Does your garden tell a story?

Master Gardener Volunteer Barbara Kostelic says every garden tells a story. Hers includes variegated hosta transplanted from her grandmother's house more than 30 years ago. (Submitted photo)

Believe it or not, every garden has a story to tell.

Gardens have memories and they can make new memories. I know my garden has many good memories for me and continues to make new ones.

As I walk through my garden, I come to my perennial bed and I immediately think of the time my mother helped me plant my first flowers in it more than 30 years ago. We planted baby’s breath, day lilies, buttercups, lily of the valley and two hibiscus. They come up every year and are beautiful.

In addition, my mother decided “we” should plant this ornamental grass for a border. Well, not such a good idea. I am still trying to get rid of that “border” grass. Yet, I smile whenever I look at my perennials and think of her.

On the other end of my garden, I have a beautiful pink peony and a very large, variegated hosta transplanted from my grandmother’s house more than 30 years ago. They are both thriving and add a sentimental attraction to my garden.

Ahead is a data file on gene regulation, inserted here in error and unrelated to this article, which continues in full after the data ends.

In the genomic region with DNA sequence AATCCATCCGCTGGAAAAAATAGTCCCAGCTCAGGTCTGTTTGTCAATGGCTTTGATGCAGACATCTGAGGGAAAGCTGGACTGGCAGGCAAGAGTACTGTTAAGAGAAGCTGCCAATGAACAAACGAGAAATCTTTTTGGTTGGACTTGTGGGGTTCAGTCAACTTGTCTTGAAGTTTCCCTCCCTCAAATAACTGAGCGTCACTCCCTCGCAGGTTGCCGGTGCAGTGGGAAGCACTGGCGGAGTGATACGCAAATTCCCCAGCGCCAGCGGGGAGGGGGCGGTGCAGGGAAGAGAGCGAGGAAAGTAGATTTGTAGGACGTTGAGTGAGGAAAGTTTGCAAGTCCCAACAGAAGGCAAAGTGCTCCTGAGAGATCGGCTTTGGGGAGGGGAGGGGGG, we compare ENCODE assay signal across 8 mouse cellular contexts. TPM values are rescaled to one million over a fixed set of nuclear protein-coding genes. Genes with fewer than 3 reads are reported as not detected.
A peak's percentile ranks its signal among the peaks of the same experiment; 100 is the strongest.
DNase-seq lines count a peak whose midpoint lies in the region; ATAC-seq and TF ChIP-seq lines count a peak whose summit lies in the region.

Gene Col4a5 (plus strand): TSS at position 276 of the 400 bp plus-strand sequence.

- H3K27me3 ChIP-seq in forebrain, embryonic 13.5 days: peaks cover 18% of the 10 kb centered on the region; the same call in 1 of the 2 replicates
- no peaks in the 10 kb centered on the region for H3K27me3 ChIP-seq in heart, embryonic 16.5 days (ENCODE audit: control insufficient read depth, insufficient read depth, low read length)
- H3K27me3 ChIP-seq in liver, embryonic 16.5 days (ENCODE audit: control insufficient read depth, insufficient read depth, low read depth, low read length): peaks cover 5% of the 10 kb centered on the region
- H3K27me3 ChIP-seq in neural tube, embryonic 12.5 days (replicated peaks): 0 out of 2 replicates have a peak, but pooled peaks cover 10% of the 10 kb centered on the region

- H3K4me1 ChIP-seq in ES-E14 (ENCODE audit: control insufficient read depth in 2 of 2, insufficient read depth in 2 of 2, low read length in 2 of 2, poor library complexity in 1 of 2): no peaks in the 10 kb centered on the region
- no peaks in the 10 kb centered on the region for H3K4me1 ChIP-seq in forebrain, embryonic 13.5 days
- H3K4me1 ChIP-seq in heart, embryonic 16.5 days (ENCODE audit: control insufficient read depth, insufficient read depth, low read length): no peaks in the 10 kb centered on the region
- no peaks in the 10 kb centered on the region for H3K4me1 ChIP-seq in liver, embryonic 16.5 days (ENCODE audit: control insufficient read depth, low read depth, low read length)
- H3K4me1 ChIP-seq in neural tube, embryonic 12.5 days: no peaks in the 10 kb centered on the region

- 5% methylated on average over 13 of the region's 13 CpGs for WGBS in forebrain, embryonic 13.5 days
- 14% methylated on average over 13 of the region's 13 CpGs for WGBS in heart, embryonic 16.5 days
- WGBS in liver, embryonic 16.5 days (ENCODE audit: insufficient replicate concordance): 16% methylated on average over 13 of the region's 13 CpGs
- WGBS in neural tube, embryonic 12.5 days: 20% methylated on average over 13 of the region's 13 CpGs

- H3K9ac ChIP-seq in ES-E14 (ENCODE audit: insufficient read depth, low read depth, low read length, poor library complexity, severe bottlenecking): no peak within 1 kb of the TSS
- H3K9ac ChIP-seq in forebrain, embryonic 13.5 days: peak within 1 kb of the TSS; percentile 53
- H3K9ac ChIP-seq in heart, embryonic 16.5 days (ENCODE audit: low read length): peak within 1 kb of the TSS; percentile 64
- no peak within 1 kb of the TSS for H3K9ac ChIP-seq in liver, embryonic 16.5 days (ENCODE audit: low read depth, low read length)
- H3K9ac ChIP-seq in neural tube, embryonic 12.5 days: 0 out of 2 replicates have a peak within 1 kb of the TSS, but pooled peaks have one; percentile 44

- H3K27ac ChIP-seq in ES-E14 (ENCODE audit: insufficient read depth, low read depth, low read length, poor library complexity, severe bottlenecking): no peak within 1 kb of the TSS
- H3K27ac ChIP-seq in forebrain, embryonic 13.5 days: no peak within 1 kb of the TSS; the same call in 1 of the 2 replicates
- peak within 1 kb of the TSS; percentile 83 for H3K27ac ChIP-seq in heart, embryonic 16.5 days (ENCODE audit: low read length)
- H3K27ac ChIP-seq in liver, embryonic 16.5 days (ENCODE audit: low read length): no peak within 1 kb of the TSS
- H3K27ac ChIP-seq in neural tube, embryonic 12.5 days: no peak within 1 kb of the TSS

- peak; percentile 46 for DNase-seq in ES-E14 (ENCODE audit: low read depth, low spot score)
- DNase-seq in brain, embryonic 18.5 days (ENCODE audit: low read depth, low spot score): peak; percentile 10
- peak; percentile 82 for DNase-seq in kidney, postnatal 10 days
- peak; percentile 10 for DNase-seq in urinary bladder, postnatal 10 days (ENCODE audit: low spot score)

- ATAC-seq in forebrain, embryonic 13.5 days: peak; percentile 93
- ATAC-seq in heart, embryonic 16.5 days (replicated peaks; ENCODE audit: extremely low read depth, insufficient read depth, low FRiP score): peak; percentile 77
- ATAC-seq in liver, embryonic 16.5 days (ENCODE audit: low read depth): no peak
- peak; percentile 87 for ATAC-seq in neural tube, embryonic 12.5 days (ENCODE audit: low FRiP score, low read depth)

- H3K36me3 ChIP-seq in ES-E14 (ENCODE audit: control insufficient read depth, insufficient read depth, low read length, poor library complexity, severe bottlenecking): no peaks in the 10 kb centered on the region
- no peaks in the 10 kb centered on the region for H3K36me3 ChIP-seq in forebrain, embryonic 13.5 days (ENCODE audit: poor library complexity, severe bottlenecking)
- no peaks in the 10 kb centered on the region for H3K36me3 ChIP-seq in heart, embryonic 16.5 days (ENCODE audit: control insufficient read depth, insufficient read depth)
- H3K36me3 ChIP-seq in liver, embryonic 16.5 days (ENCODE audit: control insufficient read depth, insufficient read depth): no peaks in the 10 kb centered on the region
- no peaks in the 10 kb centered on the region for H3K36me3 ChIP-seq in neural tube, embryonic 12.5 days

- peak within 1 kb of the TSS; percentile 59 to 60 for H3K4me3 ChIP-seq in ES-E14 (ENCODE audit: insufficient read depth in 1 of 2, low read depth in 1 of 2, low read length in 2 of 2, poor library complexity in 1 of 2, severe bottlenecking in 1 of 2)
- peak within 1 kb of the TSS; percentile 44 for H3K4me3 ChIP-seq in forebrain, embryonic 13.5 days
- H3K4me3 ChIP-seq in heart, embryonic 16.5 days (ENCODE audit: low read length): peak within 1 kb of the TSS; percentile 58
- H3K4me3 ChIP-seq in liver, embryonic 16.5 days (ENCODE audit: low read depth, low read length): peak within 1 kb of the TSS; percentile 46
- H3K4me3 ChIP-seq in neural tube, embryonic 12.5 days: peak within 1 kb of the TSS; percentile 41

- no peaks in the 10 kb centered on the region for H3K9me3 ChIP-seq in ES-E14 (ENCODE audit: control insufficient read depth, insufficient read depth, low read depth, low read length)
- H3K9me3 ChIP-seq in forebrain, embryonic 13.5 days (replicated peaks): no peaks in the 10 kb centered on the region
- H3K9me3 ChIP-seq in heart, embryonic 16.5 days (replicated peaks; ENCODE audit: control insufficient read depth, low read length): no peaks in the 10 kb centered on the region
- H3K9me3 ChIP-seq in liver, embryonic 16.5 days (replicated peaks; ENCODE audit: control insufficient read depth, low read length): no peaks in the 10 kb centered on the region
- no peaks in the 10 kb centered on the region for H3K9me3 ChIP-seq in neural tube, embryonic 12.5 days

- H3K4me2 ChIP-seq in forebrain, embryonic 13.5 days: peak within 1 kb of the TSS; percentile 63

When I look at those plants, I think of her and what I learned about gardening from her. She loved to plant annuals and vegetables. Her greatest love was her apple tree. She would take those apples and make the best apple crisp and applesauce. She taught me how to make the best use of a backyard.

Each spring as I get ready to plant my new herbs and vegetables, I think of my dad. He was raised in Pennsylvania and his parents grew every vegetable imaginable in their backyard. Nothing went to waste. So my dad did the same thing here in Ohio, or I should say, he tried to do it.

The clay soil made it a little more difficult, but with perseverance, he planted his garden.

He bought his plants, carefully planted them and nurtured them until harvest. He had some of the best tomatoes I have ever tasted. He taught me his “tips and tricks” of gardening and I must admit, I fell in love with a shovel and dirt.

I try to follow his cues in addition to what I have learned as a Master Gardener, but somehow, my tomatoes don’t look quite as good as his did.

My family has since passed away, but the memories remain each time I take a walk in my garden or stick a shovel in the dirt.

Since then, I have made new memories with my children and grandchildren. I have new perennials from my grown children and stones with my grandchildren’s handprints to remind me of how little they once were.

I still feel my mom, dad,and grandmother looking over my shoulder each time I plant something new. And somehow, I feel content knowing they will always be a part of my garden.

Take some time this summer to plant something with your family. Ask a relative for a start of a plant you want to share with the next generation.

Kostelic is an Ohio State University Extension Master Gardener Volunteer in Mahoning County.


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